Politics is just one aspect of life in the community; to say that Christians should not be involved in politics is to say that we should not participate in the life of the community, but more implies that there is an aspect of community that falls outside the trans formative power of the cross.
It’s not that managing the world and managing the soul are identical but that a mind born again will picture a different kind of society and choose different kinds of fellowship. We might expect a vast commonness between Christian and not Christian thought in the realm of politics being that we are all children of Adam created with common gifts, and so the ways that we try to work out our purposes are largely common to the kind.
The natural law tradition from John Locke to Clarence Thomas is rooted in this recognition of common means applied to common ends. Augustine thought of the city of God and the city of man as over-lapping magisterium with essential elements common to both; a common law pursued toward irreconcilable ends; one toward mere natural glory and the other toward the Glory of God.
Laws embedded in the warp and woof of a well ordered society, that one should not murder, that one should not lie, that one should not steal or covet one’s neighbor’s husband/wife are then not “religion” per se, but mere common sense written in the soul as much as in obvious consequences.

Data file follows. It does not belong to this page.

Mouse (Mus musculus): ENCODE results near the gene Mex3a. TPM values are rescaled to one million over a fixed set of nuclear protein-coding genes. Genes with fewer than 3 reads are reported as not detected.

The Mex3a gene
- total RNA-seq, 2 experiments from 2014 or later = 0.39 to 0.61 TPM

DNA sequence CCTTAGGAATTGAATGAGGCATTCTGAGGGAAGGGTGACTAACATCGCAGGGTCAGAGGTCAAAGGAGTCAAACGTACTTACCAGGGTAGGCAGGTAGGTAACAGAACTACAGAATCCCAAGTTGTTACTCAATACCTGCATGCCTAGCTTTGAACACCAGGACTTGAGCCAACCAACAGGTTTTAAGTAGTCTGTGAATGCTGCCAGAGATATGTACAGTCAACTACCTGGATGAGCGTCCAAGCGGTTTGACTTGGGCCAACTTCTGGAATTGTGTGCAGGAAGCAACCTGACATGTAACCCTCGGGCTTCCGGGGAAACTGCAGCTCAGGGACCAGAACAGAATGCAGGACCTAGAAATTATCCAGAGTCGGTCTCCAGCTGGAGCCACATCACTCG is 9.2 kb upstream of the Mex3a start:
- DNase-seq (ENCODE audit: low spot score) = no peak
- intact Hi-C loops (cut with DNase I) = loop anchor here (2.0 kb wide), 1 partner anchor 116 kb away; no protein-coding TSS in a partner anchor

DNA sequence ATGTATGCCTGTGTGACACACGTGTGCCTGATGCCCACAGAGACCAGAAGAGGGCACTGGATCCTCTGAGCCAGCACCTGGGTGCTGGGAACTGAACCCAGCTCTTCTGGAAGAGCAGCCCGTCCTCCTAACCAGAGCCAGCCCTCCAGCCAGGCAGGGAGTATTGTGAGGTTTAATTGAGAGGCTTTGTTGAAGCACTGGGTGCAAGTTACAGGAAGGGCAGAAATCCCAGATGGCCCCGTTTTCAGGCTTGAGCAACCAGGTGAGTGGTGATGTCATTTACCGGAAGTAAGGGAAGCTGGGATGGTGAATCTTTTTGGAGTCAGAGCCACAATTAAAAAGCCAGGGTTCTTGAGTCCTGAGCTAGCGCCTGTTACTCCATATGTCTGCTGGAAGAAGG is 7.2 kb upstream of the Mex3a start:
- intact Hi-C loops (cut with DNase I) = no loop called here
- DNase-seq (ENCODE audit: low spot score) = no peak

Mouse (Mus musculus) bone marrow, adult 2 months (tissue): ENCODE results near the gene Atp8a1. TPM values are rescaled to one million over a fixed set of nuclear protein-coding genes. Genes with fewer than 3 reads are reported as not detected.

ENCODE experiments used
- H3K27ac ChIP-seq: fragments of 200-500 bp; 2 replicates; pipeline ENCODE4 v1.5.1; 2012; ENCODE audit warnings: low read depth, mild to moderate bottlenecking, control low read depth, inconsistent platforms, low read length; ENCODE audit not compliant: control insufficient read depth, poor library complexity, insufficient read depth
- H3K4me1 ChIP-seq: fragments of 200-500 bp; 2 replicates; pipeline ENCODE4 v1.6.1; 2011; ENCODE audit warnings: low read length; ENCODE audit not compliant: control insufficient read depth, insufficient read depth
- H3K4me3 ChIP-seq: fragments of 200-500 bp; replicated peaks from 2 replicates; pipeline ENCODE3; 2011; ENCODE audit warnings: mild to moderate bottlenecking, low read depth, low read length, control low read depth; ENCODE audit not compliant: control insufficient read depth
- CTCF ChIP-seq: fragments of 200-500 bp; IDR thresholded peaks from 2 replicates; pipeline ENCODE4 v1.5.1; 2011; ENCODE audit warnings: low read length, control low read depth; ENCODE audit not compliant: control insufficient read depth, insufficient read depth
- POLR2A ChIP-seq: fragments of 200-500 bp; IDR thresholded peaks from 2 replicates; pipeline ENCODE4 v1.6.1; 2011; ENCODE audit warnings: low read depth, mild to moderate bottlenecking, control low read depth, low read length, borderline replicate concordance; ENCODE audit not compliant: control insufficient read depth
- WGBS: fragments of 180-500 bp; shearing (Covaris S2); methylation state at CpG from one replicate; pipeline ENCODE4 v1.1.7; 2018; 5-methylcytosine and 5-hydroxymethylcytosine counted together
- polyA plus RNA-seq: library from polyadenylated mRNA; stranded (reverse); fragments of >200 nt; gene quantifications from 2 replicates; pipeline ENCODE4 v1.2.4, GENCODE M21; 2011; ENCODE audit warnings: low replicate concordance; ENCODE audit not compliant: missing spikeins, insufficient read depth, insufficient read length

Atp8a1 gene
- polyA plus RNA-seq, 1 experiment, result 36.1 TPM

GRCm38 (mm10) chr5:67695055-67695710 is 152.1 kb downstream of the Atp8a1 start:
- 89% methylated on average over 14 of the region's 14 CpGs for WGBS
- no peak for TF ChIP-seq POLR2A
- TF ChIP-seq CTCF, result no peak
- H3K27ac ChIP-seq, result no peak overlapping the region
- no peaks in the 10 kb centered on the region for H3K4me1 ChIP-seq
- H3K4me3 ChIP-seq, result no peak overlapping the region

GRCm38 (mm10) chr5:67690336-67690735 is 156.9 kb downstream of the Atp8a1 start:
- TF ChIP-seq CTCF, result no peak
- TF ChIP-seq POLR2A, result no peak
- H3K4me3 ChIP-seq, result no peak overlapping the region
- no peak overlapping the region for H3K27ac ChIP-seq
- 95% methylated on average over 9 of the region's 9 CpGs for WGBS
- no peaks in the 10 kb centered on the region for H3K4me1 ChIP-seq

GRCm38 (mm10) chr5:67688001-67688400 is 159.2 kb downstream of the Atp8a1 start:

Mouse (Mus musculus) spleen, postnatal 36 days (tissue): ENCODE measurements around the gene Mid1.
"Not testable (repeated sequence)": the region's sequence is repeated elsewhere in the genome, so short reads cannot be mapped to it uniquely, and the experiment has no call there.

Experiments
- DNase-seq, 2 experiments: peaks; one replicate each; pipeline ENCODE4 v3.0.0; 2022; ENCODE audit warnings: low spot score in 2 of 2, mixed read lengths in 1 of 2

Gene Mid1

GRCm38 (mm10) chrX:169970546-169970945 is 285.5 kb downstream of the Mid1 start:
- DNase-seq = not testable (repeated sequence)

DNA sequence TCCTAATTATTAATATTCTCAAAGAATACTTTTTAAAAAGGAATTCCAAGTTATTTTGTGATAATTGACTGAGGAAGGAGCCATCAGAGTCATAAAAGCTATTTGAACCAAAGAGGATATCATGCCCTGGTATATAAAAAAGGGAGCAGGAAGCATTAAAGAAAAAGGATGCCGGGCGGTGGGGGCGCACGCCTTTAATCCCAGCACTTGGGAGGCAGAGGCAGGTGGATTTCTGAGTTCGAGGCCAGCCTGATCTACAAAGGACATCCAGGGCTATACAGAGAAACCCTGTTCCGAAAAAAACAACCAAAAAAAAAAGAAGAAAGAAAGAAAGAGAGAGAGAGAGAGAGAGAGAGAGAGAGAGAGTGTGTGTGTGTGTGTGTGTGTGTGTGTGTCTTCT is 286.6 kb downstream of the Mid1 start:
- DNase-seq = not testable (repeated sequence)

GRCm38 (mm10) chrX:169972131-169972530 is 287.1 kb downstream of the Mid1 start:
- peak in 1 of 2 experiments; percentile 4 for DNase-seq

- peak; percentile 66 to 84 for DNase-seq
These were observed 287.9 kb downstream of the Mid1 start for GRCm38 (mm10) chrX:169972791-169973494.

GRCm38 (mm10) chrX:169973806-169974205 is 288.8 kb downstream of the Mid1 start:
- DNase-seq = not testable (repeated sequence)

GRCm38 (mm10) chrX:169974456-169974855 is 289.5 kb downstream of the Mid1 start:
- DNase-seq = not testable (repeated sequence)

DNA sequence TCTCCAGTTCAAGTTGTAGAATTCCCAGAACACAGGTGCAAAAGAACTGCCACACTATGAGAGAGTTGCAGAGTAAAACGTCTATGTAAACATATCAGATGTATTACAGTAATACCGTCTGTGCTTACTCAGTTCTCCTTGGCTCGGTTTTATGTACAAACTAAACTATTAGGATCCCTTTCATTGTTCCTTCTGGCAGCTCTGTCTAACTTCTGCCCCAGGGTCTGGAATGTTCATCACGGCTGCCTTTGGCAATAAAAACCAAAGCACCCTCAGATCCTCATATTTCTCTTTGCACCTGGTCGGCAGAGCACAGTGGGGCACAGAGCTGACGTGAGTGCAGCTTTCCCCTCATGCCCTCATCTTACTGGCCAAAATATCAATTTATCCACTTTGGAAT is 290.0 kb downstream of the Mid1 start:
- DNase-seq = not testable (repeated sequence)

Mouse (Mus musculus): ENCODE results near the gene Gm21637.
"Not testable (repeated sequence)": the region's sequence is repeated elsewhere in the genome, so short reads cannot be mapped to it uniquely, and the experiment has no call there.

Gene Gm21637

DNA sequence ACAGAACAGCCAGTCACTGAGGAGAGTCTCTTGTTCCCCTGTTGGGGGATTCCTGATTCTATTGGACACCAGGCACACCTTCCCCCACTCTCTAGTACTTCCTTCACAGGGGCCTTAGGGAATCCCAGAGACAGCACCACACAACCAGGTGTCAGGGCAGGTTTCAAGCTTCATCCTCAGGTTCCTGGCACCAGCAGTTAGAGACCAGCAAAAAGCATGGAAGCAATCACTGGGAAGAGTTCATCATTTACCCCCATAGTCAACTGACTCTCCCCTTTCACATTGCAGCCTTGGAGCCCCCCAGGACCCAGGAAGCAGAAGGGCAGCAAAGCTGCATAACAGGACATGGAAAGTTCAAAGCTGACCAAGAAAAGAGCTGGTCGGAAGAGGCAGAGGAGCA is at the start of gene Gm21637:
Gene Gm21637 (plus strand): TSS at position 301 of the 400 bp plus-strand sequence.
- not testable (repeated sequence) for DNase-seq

Of course there will be times when both the ends and the means of political life between Christian and not Christian are irreconcilable and at those times Christians will speak truth to power and dissent, possibly facing the gravest of consequences; such is the calling.
In most cases the goods of the Christian life (true and ultimate human flourishing) and the goods of the natural life (self interest and the personal gratification) coincide, if the natural person can be convinced that their true and good interests are served better through reconciling behaviors not with natural instinct but with the alignment of human action with divine design.
Much of contemporary Christian thought veers toward the utter irreconcilability of Christian and not Christian thought, thinking of such as “wholly other” and having no epistemological point of contact, but such has little support in either sacred scripture or Christian tradition.
There is a secondary but related tendency to confuse that which is particular to the Gospel of Jesus with the Law of God, these two things not being the equal. Here we are speaking to a commonness in relation to ethics, or politics as applied ethics, or as to the common grace of a remaining knowledge of good and evil in every person created in the image and likeness of God.
The Gospel is instead the available provision of God for the salvation of the human soul and this is not “common” but peculiar to those who believe the message of Jesus, and so are called “Christian” in regard to their being a follower of Jesus, the Christ of God.